So, Thom Schultz suggests that the church learn from Kodak’s failures. This is our “Kodak moment,” he warns. Unless we (1) accept the reality that things are changing and churches are declining, (2) give up trying to simply “tweak” what we do and instead focus on “revolutionizing,” and (3) take risks by acting now and experimenting with bold new ideas, we face a future like Kodak experienced.
Therefore, Schultz exhorts us to re-examine everything we’re doing. To ask big questions. To step out and try something. To boldly step into the future because that’s where God is moving.
Etc. etc. etc.
To which I say, with all due respect, “Yawn.”
This is not challenging the status quo. This is the very definition of the status quo when it comes to evangelicalism, and it has been at least since Thom Schultz started writing youth curriculum back in the 1970′s. It’s the same old church growth mantra: “Change or die!” It’s the same old focus on “catching the next wave” and riding it into the future. It’s the same old emphasis on “relevance” and “effectiveness” and “success.”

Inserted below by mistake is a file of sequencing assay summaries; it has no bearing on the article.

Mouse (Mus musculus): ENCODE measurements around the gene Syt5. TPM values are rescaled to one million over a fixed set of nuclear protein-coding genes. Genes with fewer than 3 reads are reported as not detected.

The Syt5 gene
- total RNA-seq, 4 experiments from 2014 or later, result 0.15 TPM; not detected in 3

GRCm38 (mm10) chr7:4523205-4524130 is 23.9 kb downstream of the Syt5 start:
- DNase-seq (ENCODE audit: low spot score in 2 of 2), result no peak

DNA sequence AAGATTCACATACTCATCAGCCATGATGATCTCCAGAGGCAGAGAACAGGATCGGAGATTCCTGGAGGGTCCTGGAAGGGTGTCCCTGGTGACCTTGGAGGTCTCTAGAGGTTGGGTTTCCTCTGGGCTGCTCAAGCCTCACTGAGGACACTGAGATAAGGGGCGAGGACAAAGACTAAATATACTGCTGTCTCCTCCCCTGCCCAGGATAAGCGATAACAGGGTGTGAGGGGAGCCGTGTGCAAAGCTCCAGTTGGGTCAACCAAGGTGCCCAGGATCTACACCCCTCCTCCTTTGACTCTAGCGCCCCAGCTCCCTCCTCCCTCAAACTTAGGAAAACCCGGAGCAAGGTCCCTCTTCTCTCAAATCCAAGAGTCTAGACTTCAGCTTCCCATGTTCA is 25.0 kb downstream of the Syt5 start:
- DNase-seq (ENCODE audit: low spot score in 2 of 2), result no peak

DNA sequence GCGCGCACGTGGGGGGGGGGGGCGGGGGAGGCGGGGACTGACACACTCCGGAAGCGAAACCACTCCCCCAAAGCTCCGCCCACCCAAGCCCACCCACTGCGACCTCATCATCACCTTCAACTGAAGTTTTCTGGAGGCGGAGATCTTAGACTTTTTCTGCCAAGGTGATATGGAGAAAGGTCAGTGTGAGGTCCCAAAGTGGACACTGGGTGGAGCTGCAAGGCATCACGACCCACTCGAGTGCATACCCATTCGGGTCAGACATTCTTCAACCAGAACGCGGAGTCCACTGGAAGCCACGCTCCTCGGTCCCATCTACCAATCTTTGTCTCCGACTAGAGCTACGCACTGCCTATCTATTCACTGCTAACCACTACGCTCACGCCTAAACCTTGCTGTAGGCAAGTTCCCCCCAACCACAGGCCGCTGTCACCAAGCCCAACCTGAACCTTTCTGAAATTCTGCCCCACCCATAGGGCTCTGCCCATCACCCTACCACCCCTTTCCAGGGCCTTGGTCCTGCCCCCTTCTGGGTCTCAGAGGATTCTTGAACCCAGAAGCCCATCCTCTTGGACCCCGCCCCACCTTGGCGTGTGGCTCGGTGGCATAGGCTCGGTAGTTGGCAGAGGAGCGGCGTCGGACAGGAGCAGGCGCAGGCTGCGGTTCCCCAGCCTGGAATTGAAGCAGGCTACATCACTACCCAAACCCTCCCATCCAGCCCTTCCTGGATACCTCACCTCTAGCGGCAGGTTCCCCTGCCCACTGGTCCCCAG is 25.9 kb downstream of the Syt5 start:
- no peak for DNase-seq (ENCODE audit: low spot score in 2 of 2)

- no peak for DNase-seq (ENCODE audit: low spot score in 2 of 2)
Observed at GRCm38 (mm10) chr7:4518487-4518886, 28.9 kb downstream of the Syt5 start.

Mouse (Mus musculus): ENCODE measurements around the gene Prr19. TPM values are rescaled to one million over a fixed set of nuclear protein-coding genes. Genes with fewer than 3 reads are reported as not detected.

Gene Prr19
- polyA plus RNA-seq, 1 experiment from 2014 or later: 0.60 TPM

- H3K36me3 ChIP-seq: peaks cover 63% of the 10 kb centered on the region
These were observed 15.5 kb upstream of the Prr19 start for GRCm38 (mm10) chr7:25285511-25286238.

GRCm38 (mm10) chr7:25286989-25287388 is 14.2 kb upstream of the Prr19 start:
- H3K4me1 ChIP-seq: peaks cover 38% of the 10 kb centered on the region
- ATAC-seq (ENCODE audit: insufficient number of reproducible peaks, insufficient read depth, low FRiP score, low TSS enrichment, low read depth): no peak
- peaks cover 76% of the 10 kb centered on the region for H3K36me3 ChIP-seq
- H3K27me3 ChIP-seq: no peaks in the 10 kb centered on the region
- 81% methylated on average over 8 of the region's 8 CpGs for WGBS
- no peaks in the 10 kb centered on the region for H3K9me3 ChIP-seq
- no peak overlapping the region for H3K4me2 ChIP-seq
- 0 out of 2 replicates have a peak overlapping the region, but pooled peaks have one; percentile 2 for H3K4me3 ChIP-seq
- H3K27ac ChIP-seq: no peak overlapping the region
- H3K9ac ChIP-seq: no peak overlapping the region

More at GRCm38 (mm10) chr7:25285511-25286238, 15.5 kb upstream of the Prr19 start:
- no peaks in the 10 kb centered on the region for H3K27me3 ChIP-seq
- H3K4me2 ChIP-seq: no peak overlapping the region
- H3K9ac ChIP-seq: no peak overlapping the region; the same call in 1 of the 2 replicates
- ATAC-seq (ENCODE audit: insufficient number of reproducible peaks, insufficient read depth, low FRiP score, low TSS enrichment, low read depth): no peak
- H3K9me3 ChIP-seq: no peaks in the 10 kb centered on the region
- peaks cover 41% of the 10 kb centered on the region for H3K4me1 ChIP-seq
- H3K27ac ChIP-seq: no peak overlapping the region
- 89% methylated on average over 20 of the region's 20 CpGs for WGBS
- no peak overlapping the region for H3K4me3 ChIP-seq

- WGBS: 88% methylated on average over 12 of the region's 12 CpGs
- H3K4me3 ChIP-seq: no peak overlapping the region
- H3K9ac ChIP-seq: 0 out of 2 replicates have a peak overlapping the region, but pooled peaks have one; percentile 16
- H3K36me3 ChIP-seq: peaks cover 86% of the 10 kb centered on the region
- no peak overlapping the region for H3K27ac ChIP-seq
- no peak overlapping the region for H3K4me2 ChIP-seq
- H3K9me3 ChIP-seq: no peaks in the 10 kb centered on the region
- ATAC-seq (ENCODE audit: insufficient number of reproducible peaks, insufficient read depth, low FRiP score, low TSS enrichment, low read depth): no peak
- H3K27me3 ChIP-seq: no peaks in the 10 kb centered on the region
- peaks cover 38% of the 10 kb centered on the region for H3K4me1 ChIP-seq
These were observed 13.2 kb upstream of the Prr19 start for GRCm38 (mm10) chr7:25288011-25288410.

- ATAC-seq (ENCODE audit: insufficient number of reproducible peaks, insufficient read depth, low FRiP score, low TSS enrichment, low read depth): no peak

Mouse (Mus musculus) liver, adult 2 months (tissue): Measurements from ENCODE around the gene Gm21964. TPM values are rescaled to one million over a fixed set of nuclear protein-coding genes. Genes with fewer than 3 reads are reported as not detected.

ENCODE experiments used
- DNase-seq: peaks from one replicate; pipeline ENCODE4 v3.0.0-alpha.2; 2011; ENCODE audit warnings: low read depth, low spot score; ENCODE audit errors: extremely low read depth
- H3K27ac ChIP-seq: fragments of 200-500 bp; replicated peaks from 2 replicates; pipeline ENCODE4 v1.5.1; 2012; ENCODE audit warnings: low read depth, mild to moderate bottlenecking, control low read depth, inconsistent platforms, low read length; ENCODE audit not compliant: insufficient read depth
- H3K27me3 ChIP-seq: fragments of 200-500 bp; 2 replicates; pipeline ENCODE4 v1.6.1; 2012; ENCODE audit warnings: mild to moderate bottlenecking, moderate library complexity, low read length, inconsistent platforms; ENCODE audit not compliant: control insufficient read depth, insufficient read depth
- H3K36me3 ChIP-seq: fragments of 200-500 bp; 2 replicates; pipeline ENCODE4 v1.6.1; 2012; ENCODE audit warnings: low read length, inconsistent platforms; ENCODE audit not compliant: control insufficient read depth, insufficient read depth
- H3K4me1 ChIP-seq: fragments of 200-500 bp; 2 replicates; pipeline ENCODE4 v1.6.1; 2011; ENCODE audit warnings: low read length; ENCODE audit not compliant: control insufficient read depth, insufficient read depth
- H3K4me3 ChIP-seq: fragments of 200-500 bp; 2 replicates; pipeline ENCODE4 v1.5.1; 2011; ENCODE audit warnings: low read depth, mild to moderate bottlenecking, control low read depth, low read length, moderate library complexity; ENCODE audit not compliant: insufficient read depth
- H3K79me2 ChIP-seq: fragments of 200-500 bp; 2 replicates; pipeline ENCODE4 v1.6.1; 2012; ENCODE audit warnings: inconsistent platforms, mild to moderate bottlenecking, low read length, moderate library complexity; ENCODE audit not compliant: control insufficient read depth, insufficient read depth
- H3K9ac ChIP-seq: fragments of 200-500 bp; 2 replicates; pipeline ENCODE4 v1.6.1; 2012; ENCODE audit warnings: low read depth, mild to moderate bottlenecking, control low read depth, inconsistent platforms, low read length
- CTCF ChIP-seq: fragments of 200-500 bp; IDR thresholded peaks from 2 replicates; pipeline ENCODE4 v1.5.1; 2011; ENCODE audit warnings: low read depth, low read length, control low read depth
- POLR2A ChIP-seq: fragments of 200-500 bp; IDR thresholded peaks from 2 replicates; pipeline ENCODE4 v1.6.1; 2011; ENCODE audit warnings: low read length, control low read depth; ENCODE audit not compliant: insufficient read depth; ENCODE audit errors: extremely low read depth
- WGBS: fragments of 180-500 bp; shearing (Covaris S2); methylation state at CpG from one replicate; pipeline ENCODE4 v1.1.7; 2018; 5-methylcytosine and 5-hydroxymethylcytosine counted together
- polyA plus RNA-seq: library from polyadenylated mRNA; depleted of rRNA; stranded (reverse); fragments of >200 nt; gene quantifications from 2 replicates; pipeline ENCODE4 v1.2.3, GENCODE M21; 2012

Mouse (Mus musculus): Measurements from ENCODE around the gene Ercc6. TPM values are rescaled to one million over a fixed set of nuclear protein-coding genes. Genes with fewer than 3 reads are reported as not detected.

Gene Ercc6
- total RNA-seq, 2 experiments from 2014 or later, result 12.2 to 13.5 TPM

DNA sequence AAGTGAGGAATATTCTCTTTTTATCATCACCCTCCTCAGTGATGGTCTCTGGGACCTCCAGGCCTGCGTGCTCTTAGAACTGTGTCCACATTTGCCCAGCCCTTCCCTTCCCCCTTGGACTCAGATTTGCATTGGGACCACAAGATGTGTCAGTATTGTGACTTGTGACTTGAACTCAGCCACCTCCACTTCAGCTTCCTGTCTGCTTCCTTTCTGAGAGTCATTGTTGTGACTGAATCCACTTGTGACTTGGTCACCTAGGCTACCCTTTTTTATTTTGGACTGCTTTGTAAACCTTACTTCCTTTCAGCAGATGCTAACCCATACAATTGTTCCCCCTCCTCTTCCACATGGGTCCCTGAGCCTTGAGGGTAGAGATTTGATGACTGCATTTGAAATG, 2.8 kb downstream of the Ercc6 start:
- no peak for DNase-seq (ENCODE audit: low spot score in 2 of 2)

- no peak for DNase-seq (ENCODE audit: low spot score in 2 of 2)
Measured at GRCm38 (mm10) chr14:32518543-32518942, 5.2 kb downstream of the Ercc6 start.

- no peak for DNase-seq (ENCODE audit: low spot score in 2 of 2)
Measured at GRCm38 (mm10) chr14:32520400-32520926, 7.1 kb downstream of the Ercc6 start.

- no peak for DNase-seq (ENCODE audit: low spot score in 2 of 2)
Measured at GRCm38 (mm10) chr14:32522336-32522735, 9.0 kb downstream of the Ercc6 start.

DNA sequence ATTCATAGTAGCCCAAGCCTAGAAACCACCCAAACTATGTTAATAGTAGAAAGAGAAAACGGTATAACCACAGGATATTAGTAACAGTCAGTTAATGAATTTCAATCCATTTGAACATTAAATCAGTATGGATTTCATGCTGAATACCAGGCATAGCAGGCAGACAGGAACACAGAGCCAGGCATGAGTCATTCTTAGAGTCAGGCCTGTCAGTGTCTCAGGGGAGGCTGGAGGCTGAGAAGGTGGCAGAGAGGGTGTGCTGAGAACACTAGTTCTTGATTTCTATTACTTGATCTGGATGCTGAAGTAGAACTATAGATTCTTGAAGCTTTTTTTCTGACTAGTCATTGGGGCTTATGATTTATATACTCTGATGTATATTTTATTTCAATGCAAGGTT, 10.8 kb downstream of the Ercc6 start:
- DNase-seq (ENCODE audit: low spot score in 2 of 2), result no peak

Thom Schultz’s article represents the same tired evangelical thinking about the church’s mission and methodology: imagining that what we’re about requires relying on “spiritual technology” to “connect people to God” and build “effective” churches. It’s just plain bad theology, folks.
In fact, it is nothing less than an ongoing denial of Jesus’ words about the organic nature of the Kingdom, which involves seeds falling into the ground and dying so that they may bear fruit and bring forth life.
Though all the world go digital and beyond, building gleaming towers that reach to the heavens, the mission of Jesus proceeds with a quiet, unstoppable tenacity at ground level.
Get the picture?